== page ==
“The rights of man come not from the generosity of the state, but from the hand
of God.” (President John F. Kennedy)
“It is only in misery that we recognize the hand of God leading good men to
good.” (Johann Wolfgang von Goethe)
“That night she had a dream. A great hand appeared over her and pointed down at her.
‘Was that the hand of God Almighty pointing a finger at me?’
‘I can’t sleep on occasion.’
‘Why? Do you see that big hand pointing a finger at you?’
‘Yes. Sometimes.’” (From the movie “Doubt”)
Questions for Discussion
What is the significance of the peculiar metaphor “the finger of God”? Does
God’s “finger” accuse (as in “Doubt”)? Does it point us in the right direction (as
in Goethe)? Does it indicate the ultimate source of human freedom and dignity
(as in Kennedy’s usage)? Does it represent the limitations of human power and
self-determination (as in Rabbi Bazak) – perhaps explaining why just a finger is
mentioned, God’s whole hand being more than is required to steer the course of
human events? Do all of these nuances apply simultaneously to our text?
How does the reference to God’s finger here differ from the same term in Exodus
31:18, where the Torah indicates that the Decalogue was inscribed on the Tablets
with “God’s finger”? How do these two verses inform and interpret each other?
Why did the Egyptian court magicians come to their realization about God’s role
at this particular juncture? When does Pharaoh come to share their insight? The
Egyptian people? The Israelites?
What events or experiences have led you to conclude (even if you use other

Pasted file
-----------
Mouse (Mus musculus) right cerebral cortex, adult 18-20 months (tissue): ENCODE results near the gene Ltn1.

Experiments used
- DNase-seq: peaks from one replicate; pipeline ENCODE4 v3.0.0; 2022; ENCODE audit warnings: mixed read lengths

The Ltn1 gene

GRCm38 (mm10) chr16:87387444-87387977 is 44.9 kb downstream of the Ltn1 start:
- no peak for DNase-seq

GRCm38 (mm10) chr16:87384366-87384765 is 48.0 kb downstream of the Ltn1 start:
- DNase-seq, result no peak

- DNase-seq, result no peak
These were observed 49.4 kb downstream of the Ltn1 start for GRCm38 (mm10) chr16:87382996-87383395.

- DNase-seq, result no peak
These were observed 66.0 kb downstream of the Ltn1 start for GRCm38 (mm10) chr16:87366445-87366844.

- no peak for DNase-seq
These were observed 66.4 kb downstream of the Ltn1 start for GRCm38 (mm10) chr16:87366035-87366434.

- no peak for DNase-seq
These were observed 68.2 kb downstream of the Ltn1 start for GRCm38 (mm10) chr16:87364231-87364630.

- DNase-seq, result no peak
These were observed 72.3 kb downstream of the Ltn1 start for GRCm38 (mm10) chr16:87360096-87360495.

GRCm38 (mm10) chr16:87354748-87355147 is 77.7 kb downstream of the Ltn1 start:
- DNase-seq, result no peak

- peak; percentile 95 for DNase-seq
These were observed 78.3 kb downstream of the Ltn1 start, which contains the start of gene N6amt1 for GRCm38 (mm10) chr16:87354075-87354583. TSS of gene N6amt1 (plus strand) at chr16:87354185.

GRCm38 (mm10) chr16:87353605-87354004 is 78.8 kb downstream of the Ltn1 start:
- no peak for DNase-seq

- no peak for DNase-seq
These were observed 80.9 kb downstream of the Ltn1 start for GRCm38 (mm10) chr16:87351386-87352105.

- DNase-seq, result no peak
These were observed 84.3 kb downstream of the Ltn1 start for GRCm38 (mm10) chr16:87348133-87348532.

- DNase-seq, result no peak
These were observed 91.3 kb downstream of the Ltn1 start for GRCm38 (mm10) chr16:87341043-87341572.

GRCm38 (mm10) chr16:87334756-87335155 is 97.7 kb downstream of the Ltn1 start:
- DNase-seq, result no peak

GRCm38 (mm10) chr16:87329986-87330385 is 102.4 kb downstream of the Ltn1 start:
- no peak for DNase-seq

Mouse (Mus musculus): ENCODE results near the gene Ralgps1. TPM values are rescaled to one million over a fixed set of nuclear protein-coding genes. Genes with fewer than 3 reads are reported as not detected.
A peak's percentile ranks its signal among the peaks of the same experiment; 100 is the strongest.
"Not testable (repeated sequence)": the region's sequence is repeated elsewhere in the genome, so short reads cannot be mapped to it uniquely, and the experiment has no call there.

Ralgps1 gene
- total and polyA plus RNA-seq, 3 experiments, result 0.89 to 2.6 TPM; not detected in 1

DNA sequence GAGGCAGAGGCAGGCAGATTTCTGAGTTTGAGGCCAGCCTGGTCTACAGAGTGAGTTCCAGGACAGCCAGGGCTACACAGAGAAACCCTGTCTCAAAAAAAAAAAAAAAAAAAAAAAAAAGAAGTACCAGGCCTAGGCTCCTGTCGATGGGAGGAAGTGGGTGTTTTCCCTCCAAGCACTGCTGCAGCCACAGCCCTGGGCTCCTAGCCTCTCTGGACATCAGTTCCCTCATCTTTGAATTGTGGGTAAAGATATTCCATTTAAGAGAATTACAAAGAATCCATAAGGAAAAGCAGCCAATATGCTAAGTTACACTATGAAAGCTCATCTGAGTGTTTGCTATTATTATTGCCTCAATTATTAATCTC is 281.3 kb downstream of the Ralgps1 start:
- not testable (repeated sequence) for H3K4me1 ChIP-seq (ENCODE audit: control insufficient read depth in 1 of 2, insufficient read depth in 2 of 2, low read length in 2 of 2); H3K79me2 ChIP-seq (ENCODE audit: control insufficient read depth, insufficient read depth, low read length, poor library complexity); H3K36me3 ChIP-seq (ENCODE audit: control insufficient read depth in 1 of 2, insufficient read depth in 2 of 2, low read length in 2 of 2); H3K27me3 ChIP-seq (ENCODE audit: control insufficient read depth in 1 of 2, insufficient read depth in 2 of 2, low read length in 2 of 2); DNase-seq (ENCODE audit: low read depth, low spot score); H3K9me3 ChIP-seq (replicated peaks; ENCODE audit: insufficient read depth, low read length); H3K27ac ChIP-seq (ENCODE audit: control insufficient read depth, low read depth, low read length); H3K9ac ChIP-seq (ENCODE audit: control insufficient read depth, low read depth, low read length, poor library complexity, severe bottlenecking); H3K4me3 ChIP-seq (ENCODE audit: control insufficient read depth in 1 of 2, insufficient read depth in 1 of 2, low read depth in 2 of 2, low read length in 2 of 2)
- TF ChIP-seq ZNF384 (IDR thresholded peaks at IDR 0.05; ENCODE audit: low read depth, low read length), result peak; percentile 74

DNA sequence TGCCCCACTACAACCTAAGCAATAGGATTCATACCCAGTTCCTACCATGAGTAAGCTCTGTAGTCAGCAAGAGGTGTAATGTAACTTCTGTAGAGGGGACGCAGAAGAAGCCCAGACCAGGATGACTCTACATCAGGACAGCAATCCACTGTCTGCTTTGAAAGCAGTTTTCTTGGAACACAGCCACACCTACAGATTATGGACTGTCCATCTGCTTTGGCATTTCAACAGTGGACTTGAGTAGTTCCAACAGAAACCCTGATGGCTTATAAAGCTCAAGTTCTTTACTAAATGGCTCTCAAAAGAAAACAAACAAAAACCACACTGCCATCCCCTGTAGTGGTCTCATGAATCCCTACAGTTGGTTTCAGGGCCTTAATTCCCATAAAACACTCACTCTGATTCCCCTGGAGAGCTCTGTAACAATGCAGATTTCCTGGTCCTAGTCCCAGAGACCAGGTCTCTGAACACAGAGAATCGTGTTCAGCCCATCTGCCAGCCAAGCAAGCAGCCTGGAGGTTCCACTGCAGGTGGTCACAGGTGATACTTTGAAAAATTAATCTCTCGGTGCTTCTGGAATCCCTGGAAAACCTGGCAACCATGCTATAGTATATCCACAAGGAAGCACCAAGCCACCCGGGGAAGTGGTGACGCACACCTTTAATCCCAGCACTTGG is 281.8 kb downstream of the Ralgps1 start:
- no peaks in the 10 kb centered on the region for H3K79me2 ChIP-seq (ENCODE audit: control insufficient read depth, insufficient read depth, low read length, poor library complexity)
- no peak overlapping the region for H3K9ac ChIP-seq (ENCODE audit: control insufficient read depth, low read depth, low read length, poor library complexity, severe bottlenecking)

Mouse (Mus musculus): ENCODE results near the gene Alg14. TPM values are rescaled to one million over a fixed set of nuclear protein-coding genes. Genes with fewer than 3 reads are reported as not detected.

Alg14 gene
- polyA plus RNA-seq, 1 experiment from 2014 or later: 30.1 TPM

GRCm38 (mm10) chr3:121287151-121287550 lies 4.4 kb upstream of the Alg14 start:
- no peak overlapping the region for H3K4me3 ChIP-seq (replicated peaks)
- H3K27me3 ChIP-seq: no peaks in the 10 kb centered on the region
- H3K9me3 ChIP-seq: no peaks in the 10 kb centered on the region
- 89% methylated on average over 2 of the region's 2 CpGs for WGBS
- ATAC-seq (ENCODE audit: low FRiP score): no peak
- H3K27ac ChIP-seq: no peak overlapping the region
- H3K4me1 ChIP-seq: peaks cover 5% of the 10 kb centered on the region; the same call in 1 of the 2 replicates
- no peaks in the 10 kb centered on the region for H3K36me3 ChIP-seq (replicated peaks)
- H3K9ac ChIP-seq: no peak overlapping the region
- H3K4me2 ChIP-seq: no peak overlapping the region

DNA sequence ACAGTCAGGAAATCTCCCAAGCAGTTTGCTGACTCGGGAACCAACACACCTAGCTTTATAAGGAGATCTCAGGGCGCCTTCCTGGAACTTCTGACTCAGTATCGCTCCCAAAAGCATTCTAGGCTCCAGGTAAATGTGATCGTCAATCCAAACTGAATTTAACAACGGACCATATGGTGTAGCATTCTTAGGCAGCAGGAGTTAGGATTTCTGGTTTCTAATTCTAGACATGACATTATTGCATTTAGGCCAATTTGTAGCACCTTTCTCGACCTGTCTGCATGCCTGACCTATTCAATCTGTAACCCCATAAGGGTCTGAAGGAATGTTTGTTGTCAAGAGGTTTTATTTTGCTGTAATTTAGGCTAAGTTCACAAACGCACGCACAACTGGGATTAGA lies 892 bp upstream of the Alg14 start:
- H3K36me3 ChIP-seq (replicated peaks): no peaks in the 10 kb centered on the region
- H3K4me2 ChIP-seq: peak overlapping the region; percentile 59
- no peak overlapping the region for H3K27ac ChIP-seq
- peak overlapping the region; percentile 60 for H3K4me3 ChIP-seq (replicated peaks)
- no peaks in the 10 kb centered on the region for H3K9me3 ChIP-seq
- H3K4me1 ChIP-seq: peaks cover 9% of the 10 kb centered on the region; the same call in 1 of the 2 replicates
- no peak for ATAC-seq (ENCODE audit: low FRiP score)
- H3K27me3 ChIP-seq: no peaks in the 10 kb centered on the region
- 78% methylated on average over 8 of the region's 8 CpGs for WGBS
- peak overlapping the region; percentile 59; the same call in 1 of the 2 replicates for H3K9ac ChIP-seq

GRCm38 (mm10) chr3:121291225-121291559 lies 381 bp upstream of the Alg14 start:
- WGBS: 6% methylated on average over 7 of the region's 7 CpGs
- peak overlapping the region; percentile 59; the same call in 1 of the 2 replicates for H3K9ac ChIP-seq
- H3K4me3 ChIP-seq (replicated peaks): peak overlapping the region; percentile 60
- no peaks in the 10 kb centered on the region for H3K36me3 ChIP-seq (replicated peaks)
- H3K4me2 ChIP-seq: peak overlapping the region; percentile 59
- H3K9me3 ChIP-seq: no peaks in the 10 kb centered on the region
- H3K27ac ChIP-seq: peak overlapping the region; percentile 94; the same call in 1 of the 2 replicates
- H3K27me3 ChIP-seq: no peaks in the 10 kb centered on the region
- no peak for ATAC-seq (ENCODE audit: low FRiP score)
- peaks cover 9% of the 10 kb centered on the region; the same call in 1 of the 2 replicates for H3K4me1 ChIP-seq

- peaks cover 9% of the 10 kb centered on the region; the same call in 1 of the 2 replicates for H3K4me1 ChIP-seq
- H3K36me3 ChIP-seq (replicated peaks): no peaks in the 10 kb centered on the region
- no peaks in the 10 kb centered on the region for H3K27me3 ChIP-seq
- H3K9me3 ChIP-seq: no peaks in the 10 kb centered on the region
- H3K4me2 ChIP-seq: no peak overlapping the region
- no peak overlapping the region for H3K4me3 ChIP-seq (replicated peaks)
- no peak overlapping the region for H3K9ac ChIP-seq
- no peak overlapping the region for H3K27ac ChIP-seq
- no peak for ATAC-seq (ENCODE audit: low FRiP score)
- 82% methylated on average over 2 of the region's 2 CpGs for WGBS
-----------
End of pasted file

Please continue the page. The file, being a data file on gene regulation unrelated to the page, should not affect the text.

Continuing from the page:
words) that “this is the finger of God”?
Parshat Vaera, read on January 21, 2012, includes a graphic description of the
sixth plague: “an inflammation breaking out in boils on man and beast
throughout the land of Egypt. The magicians were unable to confront Moses
because of the inflammation.” On January 21, 1677, America’s first medical
publication – a pamphlet about smallpox – was released in Boston.
In Ashkenazi practice, memorial prayers for the dead (El Malei Rachamim), as
well as Av Ha-Rachamim, a prayer recalling martyrs of the Jewish people, are
omitted on Shabbat Mevarchim – the Sabbath preceding rosh chodesh, and on
which a blessing announcing the new moon is included in the Torah service (see
Shulchan Aruch, Orach Chaim 284:7; Mishnah Berurah 284:17). These somber
prayers are recited, however, on the Sabbaths when the months of Iyar and Sivan
are announced, as these months are associated with extensive massacres and
martyrdoms dating to the First Crusade. Rabbi Tzvi Yehudah Ha-Kohen Kook,
son of the saintly Chief Rabbi Avraham Yitzchak Ha-Kohen Kook, taught that
following the grievous national losses and unrelenting martyrdom of the
Holocaust period, Av Ha-Rachamim should now be recited every Shabbat,
whether or not the blessing for the new moon is scheduled.